‘A Bloody Dawn’ – An Irishwoman’s Diary on the Irish at D-Day

Patrick “Paddy” Gillen was 17 years old when he left home in Galway to join the British army in 1943. The following year, 75 years ago this June 6th, he landed on Sword Beach, Normandy.

Patrick “Paddy” Gillen was 17 years old when he left home in Galway to join the British army in 1943. The following year, 75 years ago this June 6th, he landed on Sword Beach, Normandy.

 

Patrick “Paddy” Gillen was 17 years old when he left home in Galway to join the British army in 1943.

The following year, 75 years ago this June 6th, he landed on Sword Beach, Normandy, as part of the greatest armada in history.

“We began to pour out of the landing craft in single file, with weapons kept above our heads to keep them dry,” Gillen told Dan Harvey, a retired lieutenant-colonel in the Defence Forces and the author of A Bloody Dawn, The Irish at D-Day.

Harvey wrote the book while in residence at the Irish College in Paris, where it was launched on May 28th.

“We were moving as fast as our pack-laden bodies would carry us, and I saw many bodies floating in the sea and lying on the beach,” Gillen recalled. “We didn’t find out until later that night who was dead, wounded or missing from our unit.”

Gillen, who died in December 2014, “was the first second World War veteran I interviewed at length, and he was so noble and humble about it,” Harvey says.

Historians estimate conservatively that 120,000 Irishmen, 70,000 from the neutral South and 50,000 from Northern Ireland, fought with British, Canadian and US forces.

Gillen’s 6th Commando Brigade was asked to support glider-borne commandos who had secured Pegasus Bridge, 12 km away. German troops were dug in only 500 yards from their encampment at Saulnier Farm.

They took artillery fire every night.

By the time they were redeployed 42 days later, more than half the brigade had been killed or wounded.

German sniper fire instilled lasting dread in Gillen.

As anyone who has been in a war knows, aerial and artillery bombardment are terrifying, but sniper fire is personal.

“The whole thing was to move fast. Not to be an object for snipers because if they picked you out you were likely to soon be dead or wounded... They used to say, if you want to see your grandchildren, then get off the landing craft faster than (Olympic sprinter) Jessie Owens”.

Gillen was wounded three times and told his children he only survived only through the luck of the Irish.

He later found a job at the Ford factory in Cork, married, raised a family and joined the Irish Defence Forces reserve.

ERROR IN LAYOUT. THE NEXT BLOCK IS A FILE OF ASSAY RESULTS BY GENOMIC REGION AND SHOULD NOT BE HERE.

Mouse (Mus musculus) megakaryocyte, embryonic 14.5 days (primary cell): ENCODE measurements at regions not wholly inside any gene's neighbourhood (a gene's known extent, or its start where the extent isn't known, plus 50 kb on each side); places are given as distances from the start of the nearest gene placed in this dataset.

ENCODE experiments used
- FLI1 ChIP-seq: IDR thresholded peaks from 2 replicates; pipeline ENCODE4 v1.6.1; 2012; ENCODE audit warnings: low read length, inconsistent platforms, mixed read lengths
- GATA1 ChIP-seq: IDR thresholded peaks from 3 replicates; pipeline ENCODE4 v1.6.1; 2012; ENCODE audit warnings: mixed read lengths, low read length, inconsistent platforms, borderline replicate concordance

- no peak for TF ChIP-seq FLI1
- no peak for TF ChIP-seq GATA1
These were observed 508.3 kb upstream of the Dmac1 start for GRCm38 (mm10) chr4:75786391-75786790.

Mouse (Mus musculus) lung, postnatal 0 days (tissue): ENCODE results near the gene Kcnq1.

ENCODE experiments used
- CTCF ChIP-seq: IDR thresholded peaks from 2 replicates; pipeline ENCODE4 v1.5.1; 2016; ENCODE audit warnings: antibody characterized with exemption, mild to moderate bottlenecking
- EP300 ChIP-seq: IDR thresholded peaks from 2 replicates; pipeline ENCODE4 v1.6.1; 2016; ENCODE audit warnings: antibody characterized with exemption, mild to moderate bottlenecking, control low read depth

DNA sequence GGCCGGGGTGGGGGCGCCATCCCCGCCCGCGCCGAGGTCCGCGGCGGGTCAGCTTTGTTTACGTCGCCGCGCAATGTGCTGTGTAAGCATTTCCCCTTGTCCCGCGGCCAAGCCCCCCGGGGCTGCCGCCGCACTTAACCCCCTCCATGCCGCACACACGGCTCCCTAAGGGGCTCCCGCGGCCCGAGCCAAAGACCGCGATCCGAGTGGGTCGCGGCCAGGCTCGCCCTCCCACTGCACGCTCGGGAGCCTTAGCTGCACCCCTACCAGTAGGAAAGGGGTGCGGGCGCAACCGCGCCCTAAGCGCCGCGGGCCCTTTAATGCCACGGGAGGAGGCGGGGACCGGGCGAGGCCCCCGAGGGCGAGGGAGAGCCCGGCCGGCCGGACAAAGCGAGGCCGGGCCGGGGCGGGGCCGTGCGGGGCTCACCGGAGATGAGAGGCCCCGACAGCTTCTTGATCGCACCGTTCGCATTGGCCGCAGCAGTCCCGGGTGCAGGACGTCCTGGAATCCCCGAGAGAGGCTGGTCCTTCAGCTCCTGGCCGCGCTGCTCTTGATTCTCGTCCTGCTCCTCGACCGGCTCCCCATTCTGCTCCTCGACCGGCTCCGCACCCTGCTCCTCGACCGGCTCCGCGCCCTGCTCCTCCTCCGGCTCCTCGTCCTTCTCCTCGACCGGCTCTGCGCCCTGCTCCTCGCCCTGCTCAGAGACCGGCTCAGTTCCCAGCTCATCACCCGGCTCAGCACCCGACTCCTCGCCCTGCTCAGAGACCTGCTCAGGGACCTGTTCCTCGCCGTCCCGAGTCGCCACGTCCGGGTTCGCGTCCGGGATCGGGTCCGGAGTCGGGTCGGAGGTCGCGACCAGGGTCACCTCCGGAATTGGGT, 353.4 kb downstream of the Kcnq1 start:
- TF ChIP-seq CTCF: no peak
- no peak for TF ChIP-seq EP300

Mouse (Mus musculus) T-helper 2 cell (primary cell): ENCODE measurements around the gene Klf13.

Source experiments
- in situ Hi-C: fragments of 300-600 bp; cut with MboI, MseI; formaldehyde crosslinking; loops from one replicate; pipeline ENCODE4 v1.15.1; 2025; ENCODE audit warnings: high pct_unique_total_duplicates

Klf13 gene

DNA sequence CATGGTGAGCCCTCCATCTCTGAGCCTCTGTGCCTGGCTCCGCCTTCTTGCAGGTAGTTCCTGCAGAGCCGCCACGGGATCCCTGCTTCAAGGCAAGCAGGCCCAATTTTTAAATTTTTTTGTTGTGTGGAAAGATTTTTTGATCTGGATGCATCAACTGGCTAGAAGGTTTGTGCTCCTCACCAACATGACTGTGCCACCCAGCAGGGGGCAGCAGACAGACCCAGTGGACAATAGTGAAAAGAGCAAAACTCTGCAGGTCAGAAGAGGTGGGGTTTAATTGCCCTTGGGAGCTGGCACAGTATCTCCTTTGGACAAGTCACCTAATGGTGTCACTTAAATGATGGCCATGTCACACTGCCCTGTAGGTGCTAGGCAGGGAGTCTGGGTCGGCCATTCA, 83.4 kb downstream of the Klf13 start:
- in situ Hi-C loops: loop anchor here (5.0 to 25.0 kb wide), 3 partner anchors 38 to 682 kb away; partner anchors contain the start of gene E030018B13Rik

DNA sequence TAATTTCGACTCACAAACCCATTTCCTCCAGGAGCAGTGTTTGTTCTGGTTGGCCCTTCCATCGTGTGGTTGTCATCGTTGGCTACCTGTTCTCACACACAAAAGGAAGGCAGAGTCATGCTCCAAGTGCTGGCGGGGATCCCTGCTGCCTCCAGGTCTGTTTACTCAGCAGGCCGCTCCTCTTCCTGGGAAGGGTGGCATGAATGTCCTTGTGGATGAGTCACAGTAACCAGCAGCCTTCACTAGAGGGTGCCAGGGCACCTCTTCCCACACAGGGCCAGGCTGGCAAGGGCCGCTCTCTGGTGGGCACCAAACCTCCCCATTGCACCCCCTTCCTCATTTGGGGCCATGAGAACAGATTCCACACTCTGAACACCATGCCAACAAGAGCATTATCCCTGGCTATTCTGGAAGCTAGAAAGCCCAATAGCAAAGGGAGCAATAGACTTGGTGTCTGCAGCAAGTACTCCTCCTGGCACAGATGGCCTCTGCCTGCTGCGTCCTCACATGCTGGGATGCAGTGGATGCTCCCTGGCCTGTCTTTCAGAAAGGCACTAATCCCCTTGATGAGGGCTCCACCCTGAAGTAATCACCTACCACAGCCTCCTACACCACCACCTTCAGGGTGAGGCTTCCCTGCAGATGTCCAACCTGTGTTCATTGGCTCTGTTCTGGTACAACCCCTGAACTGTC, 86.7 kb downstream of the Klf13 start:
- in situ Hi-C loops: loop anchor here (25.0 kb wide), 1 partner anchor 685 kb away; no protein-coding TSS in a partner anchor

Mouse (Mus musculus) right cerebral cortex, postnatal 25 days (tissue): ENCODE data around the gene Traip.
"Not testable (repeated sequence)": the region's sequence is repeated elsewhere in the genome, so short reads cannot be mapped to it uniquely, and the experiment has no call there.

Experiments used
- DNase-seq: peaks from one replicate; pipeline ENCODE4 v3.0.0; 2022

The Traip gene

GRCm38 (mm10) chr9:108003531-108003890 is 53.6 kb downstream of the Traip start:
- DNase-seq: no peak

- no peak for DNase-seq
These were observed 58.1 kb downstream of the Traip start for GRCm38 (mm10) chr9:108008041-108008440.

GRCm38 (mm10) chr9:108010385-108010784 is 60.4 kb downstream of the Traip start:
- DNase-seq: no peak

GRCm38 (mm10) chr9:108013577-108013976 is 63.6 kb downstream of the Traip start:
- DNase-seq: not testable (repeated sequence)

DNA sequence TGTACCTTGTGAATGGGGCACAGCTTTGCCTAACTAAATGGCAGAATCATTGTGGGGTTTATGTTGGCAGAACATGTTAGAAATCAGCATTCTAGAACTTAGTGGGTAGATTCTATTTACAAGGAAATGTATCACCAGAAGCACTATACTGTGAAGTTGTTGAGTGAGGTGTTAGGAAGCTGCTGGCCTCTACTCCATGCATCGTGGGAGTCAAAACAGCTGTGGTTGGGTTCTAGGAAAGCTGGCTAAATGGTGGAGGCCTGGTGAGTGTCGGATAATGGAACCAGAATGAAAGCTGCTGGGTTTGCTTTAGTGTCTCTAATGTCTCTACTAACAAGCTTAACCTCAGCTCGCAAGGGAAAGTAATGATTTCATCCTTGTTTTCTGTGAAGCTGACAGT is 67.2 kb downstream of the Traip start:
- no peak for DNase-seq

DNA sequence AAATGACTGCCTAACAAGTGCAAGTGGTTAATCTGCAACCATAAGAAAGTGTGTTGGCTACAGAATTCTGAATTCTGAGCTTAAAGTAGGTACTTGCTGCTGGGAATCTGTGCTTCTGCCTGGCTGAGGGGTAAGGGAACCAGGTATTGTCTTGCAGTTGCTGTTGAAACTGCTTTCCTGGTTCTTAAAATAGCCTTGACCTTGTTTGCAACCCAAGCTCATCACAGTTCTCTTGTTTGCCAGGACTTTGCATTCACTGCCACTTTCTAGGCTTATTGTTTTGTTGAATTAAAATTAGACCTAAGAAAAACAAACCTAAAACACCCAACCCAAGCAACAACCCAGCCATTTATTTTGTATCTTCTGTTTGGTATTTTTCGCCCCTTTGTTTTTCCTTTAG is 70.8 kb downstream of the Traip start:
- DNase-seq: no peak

“After the war, jobs were difficult to get and they certainly weren’t being given to people who joined the British army,” says Harvey.

In 2012, then-minister for defence Alan Shatter pardoned 4,983 soldiers who deserted from the Irish Defence Forces to fight the Axis powers. Yet officialdom is still reluctant to recognise the bravery and sacrifice of Irish combatants in the second World War, Harvey says.

“We have just seen four years of commemoration of the Irish in the first World War,” Harvey continues. “It has now become acceptable to talk about that, but not about participating in the second World War, because of the confused ambiguity of our neutrality.”

Harvey calls Irish neutrality “a sacred cow... an artificial construct that was never meant to be”.

Éamon de Valera chose it for purely practical reasons, he says.

“It wasn’t debated until later. It’s not enshrined in the Constitution.”

Though officially neutral, Ireland was “secretly pro-Allies,” says Harvey. It shared weather reports and intelligence, and allowed downed British and US airmen to slip across the Border, while detaining German pilots at the Curragh.

Irish men and women made a significant contribution to the war effort. Irishman Brendan Bracken was Winston Churchill’s closest aide. Kathleen MacCarthy-Morrogh, from Baltimore, Co Cork, better known as Kay Summersby, became the driver – and probably the mistress – of Eisenhower.

London-born Irishman Michael Morris, (later Lord Killanin) and Gen Percy Hobart, who was also Irish, developed specially adapted armour used on D-Day. It included mine-clearing tanks, equipment to lay tracks over tank-traps, tanks mounted with bunker-busting high-calibre guns, and one of the first amphibious tanks.

Richard Hayes, then director of Ireland’s National Library, was a skilled mathematician who was fluent in German.

Working with Col Dan Bryan, the head of Irish military intelligence, Hayes solved the Goertz Cipher, which had defied 16 British MI5 staff at Bletchley Park.

Michael Morris’s wife, Mary Sheila Cathcart Dunlop, from Oughterard, Co Galway, was awarded an MBE for helping to break the German Enigma code.

As senior deputy director of Combined Operations for the Royal Navy, Rickard Charlie Donovan, from Ballymore, Ferns, Co Wexford, was a prominent planner of the D-Day landings.

“Donovan was decorated by the Americans and the British,” Harvey notes.

“It always irked him that he was never honoured at home. Irish servicemen kept quiet when they returned. Imagine, they saved Europe from such evil, and they were never honoured in their homeland... As a State, we have to acknowledge them and give them due recognition.”

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